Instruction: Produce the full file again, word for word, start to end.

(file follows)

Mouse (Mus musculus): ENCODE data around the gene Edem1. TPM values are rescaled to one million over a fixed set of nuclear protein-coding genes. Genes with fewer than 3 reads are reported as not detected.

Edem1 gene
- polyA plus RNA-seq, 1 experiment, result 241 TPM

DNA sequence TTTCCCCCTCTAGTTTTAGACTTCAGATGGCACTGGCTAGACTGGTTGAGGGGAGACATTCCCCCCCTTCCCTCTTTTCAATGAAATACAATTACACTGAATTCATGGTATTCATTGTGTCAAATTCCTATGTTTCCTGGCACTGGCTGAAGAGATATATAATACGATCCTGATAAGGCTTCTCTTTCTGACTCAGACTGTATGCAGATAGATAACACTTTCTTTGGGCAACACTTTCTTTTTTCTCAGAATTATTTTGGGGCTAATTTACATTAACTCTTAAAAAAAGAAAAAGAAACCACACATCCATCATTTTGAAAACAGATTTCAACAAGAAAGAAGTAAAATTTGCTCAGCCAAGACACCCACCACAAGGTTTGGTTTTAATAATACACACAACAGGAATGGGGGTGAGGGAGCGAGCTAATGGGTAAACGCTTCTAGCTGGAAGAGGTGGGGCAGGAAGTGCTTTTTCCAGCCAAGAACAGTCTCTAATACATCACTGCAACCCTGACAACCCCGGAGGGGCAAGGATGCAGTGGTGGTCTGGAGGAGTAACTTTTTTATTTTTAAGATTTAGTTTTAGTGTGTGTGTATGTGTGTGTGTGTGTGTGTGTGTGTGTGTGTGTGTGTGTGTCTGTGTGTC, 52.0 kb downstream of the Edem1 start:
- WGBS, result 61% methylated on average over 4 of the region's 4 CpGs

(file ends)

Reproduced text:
Mouse (Mus musculus): ENCODE data around the gene Edem1. TPM values are rescaled to one million over a fixed set of nuclear protein-coding genes. Genes with fewer than 3 reads are reported as not detected.

Edem1 gene
- polyA plus RNA-seq, 1 experiment, result 241 TPM

DNA sequence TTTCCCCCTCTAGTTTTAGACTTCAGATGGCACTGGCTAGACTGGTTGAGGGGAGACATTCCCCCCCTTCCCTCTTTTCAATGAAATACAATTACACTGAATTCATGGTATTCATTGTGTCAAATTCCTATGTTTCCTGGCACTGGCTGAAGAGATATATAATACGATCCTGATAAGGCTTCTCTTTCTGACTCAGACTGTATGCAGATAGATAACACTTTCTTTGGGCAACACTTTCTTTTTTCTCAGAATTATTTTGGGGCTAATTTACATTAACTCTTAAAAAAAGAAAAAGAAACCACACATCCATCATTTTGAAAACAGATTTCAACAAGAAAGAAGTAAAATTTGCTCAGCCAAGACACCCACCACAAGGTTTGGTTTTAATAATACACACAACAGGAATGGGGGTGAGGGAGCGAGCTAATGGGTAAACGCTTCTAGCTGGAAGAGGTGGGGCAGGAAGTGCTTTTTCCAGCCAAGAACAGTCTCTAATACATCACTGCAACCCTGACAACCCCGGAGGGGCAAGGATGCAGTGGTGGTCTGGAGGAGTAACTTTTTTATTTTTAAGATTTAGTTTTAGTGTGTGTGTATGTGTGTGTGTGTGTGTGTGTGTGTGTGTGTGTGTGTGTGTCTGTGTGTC, 52.0 kb downstream of the Edem1 start:
- WGBS, result 61% methylated on average over 4 of the region's 4 CpGs